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Acitivty ideas for a non speaking SEN pupil

Discussion in 'New teachers' started by MEG25, Aug 30, 2011.

  1. MEG25

    MEG25 New commenter

    Hi everyone, i am in need of ideas/ advice.
    I have just finished my NQT year and have been kept on at the same school teaching reception/Year 1 mixed class. I will have a Yr1 child who has been observed by many outside agencies and at the moment they seem to think she has Autism. She does not speak and hardly makes eye contact. I have planned for my T.A to work with her one to one while I do carpet inputs with the rest of the class but I am struggling for ideas.
    Currently I am making resources to hold up at eye level so the child can choose the correct image/digit/letter etc from a choice of two and to encourage eye contact but i am really stuggling on other ideas especially numeracy based.
    She has little control over her pencil so for Creative topics i ahve aimed for alot of tracing/copy work, laminates and white board pens etc.
    Any ideas would be appreicated!
    thank you,
  2. minnieminx

    minnieminx New commenter

    I'm not sure I would do this. Carpet input time is a time when she can just sit and listen, without being pressurised into looking and speaking. If she doesn't get the input, she will be even less able to complete tasks.

    The cards will be great for 1-1 work, but do have lots of time when they are flat on the desk and she can just point without eye contact. If this child is autistic, trying to 'make' her do what is very hard for her all of the time will be horrible for her and lead to all kinds of problems. Remember your job is to provide ways in which she can access the curriculum and learn and progress through NC levels, not to overcome her autism, specialists will do that if appropriate.

    Is her poor pencil control linked to low ability? If not then she needs to be doing the same work as everyone else, it will just be messier at first. Lots of tracing and cutting out when working 1-1 with a TA to improve things, but the rest of the time she needs to be doing what year 1s do.

    Does this make sense?
  3. Hi,

    I am also an NQT but under my other hat (MUM) I am a parent to a son with Autism. He had no speech at that age and was in a mainstream school (now in MLD but thats another story).
    I would ensure that she is included in the carpet time as you do not know how much she is able to understand and she may surprise you! I would try to encourage eye contact but not insist on it, she may never have good eye contact.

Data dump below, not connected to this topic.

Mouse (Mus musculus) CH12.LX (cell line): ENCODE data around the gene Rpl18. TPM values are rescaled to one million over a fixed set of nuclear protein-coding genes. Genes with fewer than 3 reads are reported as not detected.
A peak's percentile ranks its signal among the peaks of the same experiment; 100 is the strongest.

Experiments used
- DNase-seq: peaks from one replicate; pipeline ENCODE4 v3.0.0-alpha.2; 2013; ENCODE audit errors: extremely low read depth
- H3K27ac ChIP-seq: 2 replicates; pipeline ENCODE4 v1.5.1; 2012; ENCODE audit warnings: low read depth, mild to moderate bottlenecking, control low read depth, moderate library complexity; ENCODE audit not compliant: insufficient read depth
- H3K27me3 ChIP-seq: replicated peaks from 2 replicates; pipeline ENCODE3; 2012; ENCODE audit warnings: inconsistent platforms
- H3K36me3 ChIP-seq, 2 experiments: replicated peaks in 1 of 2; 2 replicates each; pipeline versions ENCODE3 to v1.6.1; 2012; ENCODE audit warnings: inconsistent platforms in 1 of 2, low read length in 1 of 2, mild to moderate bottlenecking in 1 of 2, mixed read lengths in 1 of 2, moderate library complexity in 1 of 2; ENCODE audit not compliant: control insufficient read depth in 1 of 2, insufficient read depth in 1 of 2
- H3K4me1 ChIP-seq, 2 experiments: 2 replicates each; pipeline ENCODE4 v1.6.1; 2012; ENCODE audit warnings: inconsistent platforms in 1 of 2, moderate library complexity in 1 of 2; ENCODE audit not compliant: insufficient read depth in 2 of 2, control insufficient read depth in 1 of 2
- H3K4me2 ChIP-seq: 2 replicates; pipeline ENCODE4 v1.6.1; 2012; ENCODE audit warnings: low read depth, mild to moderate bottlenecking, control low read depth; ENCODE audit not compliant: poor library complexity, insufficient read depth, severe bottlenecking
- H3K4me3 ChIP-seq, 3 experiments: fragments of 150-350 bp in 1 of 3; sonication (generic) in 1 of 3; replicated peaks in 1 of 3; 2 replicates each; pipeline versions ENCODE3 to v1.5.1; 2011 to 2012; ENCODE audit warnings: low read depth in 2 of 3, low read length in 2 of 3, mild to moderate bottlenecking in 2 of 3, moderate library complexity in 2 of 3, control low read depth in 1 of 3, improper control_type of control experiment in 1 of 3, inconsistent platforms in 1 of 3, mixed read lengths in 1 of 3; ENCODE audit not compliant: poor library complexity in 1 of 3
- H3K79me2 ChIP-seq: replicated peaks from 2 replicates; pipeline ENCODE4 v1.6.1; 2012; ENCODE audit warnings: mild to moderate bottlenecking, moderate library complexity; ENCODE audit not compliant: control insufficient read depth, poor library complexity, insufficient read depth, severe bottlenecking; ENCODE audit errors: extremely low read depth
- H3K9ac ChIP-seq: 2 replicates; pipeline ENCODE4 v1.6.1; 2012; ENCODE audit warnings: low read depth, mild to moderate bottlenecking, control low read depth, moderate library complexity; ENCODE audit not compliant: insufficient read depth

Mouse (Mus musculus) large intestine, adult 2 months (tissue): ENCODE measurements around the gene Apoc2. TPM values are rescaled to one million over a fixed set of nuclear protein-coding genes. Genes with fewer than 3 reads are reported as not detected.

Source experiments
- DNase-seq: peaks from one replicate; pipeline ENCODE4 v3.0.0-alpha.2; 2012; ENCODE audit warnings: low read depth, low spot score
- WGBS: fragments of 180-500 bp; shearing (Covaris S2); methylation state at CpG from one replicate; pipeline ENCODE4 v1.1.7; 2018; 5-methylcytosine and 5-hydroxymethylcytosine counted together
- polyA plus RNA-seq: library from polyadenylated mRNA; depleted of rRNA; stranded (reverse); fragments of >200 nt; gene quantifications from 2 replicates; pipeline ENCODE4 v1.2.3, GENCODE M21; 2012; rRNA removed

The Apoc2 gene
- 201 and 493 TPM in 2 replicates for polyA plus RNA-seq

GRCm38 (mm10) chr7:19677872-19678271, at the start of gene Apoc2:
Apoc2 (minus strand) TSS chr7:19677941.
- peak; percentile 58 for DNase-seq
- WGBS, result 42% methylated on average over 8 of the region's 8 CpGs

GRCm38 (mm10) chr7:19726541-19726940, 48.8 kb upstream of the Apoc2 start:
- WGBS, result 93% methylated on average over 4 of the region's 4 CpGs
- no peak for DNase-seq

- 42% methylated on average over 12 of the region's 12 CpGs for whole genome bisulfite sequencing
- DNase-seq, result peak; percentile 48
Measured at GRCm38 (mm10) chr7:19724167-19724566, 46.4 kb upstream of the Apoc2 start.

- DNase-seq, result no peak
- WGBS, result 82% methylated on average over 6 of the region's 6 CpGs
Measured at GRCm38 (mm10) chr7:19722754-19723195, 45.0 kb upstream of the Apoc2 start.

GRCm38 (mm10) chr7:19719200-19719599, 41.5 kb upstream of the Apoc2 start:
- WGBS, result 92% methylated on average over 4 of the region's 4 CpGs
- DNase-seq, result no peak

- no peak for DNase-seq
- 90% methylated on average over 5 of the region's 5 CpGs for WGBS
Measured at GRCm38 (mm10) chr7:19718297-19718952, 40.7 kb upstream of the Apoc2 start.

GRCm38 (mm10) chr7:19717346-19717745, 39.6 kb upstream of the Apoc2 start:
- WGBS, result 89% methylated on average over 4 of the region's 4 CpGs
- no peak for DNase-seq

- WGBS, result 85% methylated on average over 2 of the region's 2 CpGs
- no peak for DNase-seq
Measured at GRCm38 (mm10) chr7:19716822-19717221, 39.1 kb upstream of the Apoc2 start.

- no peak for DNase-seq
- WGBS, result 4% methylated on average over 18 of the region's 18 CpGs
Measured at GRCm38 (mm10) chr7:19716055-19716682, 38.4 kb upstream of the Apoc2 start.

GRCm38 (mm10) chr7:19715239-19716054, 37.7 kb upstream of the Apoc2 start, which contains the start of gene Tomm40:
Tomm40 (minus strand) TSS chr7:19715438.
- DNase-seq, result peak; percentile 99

Having choices is a good idea as she will be encouraged to communicate with you and others. Autistic people tend to be visual learners and a visual timetable will help her to understand what is happening in the school day. You will need to help her to deal with the routine in school and a visual timetable will reduce stress.
    Give her warning of any changes especially when changing from one activity to another. This can be a time of stress and that can cause negative behaviours.
    Give plenty of praise when she communicates with you, even non-verbal communication, this will encourage her to communicate more. We found with our son that he really didn't feel the need to communicate he was quite happy in his own little world.
    If you can, find out if she has any particular interests (often obsessions) use these in learning. For example my son loved the letterland characters and this really helped with literacy. His best friend is into films, will go on about the content, who directed it but also times. His teachers used this in maths, he can tell you how many seconds a film is and then convert it into minutes and hours and minutes. He will add different films together and subtract films from each other.
    You may find that later on she will be excellent at learning times tables and spellings but not understand what is happening or what the word means.
    Also lastly, remember autistic people take things literally! Do NOT tell her to go to the toilet to wash her hands!!
    Good luck and if you need anymore help I will happily give advice if I can!
  4. MEG25: Do you know if the child is the same at home? How are the parents with their child? Maybe the child has selective mutism?

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